The famous farting lamp of London

Posted: November 28, 2018 in History, London, UK
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Following on from my post about Frederick Winsor and the production of Gas in London, I was interested to read this post from Stephen Lidell which presents a whole different method of producing gas to light our streets.

Stephen Liddell

Last week I wrote on The Great Stink of 1868.  By chance todays post is on a related subject.  Many people will be aware that in the Victorian age, much of London was lit with gas lamps and in deed several places still are.   Less well known is that some of these lamps were powered by the gas from human sewage.

The Webb Patent Sewer Gas Lamp was invented in the late 19th century by the Birmingham inventor Joseph Webb. In London the lamps were used for two main reasons; firstly to burn off the smells and germs from London’s sewer system, and secondly as a low cost, low maintenance way to keep London lit up at night.

wp1e8f8dc3_1aPart of the original patent for the sewer lamps.

Methane was collected by a small dome in the roof of the sewer, with the gas then being diverted into the…

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John Franklin was born in Lincolnshire in 1786. He went to sea in a merchantman at the age of 12 and in 1800, his father secured him a position aboard the 64 gun Royal Navy vessel HMS Polyphemus. He saw action at the battle of Copenhagen. Transferring to HMS Investigator he was appointed midshipman and travelled to Australia. He returned to Europe to serve on HMS Beelerophon at the battle of Trafalger. 

In 1819 Franklin was chosen to lead an expedition overland from Hudson Bay charting the coast of Canada. He returned to England in 1823 but was soon back in Canada leading expeditions to chart the Mackenzie River and surrounding areas returning each year to winter at Fort Franklin. In Summer of 1827 he returned to England.

He was knighted in April 1829 for his expeditionary work. He also recieved awards from France and Greece in recognition of his work. In 1836 he was appointed Lieutenant Governer of Van Dieman’s Land (modern day Tasmania) and he served until 1843. In 1845 it was decided to send another expedition to complete the mapping of arctic waters and Franklin was named as the Commander. Two ships and 129 men set off from Greenland and were last seen by a whaler on 26 July.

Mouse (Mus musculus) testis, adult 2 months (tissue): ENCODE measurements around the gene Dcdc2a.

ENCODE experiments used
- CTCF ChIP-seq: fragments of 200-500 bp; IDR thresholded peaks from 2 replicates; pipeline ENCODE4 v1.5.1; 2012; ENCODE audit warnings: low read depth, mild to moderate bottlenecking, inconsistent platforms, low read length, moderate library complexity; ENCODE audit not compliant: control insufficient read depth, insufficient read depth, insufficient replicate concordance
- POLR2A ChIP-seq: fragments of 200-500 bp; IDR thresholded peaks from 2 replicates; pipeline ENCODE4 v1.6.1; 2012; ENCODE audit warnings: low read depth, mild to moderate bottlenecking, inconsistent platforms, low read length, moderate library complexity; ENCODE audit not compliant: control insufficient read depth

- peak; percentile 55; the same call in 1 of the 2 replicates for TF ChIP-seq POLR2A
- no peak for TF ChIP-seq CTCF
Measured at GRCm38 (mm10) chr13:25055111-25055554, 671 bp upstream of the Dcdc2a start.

After 3 years a search party was dispatched. Eventually, they found some evidence of the expedition on Beechey Island where 3 graves were found. Although no evidence of survivors was found, Franklin, in absentia, was promoted to Rear-Admiral. A note found on Beechey Island reported that Franklin had died there in 1847. It was not until 1854 that John Rae, an explorer learnt from Inuit Indians that the two ships had become ice-bound and that the men had tried to escape on foot, but had succumbed to the cold. The wrecks of the two ships were eventually found in 2014 and 2016.

Gladstone

Posted: November 26, 2018 in History, Trains
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Gladstone was built at Brighton works in 1882 and saw service on the London, Brighton and South Coast Railway until 1927. It is the last surviving engine of its type with the driving wheels at the front of the locomotive. It was designed to haul express trains on the London to Brighton line. 

When it finished service it was purchased by the Stephenson Locomotive Society and was exhibited at the LNER museum at York. In 1959 it was given to the British Transport Commission as part of the national collection and is now on display at the National Railway Museum in York. 

Frederick Winsor was born in 1763 in the German principality of  Brunswick-Wolfenbuttel. In his 30s, he relocated to London to further his interests in technology. In 1807 he started a gas-works and lit one side of Pall Mall with gas lamps. Having been refused a charter for his gas company he relocated to Paris, but he could not repeat the success he had achieved in London. He died in Paris in 1830.